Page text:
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How To Strum Like Your Guitar Heroes

There are few more enjoyable activities for a person than to interpret and create music by playing an instrument. And by far, the most popular instrument that people want to start to learn is the guitar. The guitar can be heard in practically any popular and rock music recordings, and nearly all people are aware of. It is an instrument that can be carried anywhere, and can be played for many kinds of music and songs. Whether you play the guitar with a band, a small instrumental group, or accompany yourself while singing, the instrument always delivers musical enjoyment.

After learning the rudimentary chords on the fretboard, the aspiring guitarist always starts to learn strumming so that he can carry a tune or song. Strumming is one of the most difficult parts of guitar playing for the beginner. Many people still believe that the key to playing depends on learning to keep the strumming hand comfortable, flexible and moving fluidly. However, how the fretboard hand is used is just as important in strumming.

Included in this article is a very short lesson to illustrate and study different 1-bar strumming patterns that can be adapted and applied to songs that the beginning guitarist would like to play.

When playing the guitar in the example, or in any tune, it is very important to remember the following things:

-Do not tighten the muscles of your strumming hand, keep them very loose;

-When strumming, always use an up and down motion, (as one would when shaking hands), from the wrist up and down to loosen it up;

-When playing sheet or tablature music, and you encounter a muted chord (shown as notes or tabs with an "x" crossed over them), take the pressure off the strings that you are pressing, and strum the chord. You should hear just a deep scratch of the strings, with no notes ringing;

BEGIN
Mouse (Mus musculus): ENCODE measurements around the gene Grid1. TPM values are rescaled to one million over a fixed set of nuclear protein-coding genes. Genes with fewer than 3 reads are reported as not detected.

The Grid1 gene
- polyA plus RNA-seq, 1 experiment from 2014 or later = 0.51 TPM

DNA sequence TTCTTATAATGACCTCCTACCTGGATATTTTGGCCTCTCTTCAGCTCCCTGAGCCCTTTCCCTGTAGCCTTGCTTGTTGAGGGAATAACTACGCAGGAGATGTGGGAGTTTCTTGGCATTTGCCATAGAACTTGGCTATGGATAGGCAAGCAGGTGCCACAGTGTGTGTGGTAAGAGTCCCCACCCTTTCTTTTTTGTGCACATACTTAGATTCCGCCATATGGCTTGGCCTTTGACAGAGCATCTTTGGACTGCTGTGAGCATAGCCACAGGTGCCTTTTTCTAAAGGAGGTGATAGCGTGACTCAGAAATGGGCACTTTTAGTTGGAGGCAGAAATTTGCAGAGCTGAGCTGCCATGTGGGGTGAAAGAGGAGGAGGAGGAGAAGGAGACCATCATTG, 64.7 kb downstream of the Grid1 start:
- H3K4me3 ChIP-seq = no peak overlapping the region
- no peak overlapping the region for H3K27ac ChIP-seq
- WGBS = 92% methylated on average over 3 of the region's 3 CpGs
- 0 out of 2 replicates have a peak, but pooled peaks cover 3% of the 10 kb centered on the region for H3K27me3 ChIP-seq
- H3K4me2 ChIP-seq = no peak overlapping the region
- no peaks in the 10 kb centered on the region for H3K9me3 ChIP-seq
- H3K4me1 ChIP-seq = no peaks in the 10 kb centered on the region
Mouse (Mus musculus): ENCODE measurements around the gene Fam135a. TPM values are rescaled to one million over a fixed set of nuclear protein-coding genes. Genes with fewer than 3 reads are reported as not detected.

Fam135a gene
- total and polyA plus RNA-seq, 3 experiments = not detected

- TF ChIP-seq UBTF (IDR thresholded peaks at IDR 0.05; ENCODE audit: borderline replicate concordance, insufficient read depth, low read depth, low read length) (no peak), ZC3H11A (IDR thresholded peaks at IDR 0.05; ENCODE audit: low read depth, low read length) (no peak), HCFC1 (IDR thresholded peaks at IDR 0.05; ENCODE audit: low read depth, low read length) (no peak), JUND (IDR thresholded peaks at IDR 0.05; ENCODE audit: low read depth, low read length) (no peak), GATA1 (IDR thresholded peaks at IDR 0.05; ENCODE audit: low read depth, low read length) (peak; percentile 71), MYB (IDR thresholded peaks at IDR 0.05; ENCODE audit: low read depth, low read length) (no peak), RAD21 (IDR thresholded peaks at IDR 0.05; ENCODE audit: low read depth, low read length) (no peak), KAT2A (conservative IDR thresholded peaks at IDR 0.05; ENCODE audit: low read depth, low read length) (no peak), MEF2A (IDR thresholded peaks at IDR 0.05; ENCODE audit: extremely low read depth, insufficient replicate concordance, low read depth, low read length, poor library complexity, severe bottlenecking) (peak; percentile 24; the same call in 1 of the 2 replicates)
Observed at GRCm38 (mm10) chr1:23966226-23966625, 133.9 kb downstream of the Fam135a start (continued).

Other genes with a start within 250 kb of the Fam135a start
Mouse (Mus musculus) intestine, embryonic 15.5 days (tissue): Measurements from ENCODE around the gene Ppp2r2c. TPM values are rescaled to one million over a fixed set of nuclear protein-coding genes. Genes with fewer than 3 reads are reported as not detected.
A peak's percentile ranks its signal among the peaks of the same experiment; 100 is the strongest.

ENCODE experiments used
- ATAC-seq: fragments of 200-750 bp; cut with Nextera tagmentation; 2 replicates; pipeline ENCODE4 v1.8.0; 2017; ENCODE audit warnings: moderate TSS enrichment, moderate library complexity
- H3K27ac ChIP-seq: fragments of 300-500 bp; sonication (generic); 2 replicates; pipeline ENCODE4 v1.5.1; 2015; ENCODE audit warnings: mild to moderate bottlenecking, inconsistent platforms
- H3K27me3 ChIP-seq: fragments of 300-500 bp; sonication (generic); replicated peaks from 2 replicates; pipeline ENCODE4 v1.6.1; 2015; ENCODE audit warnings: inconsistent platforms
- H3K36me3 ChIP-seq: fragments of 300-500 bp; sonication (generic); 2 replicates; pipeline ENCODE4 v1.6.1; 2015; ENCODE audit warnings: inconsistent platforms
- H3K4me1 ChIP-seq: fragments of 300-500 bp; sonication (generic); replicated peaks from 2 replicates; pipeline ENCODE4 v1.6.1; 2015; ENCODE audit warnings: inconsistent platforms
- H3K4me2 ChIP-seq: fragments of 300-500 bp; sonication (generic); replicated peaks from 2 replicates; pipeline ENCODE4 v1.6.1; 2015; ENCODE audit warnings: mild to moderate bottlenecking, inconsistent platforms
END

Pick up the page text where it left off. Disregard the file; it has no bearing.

-If the chord includes open strings, you might have to block them out by very lightly pressing on them with your non-fretting fingers. You can also just take the side of your fretting hand and lay it lightly across all 6 strings, and strum the guitar.

-The muted chord is one of the most important aspects of strumming. In addition to stressing the rhythm of the song, the muted chord when strummed can aid a guitar player simulate a percussion instrument together with the regular guitar strumming.

First, let's pick three simple chords that you can interchange to practice strumming. These three chords have a structural relationship to each other and are usually found used together in one song. Simple songs, such as pop or folk songs, are examples of songs that use these major chords frequently. The E major chord can be played with the open 1st, 2nd and 6th strings. The 1st fret of the 3rd string and 2nd frets of the 4th and 5th strings are pressed to complete the chord. The A major chord is played with the 1st, 5th and 6th strings open. The 2nd frets of the 2nd, 3rd and 4th strings are pressed to complete the chord. The D major chord is played by the 1st 4 strings, and the 4th string open. The 2nd fret of the 1st string, 3rd fret of the 2nd string and 2nd fret of the 3rd string are pressed to play the chord.

Prepare by trying to get familiar with fretting just one particular chord (for instance, the A major chord). Practicing getting both strumming and resting hands in place for muted chords and then comfortably switching them back into the next position to play a chord. By practicing a few times, you can do this faster with the fretboard hand. Soon you can alternate muted chords while continuously moving the strumming hand up and down at the same time. This will make your guitar strumming sound a lot better.

In the short sample below, the timing is in 4/4 measure, meaning there are 4 beats to a bar. Down arrows mean a down strumming stroke, up means and upstroke and an

Author

Frank Coetzee

Frank Coetzee

SA Internet News Group Cc

As developer and owner of this group my goal is to help clients and members as much as possible so please contact me at any time if necessary.

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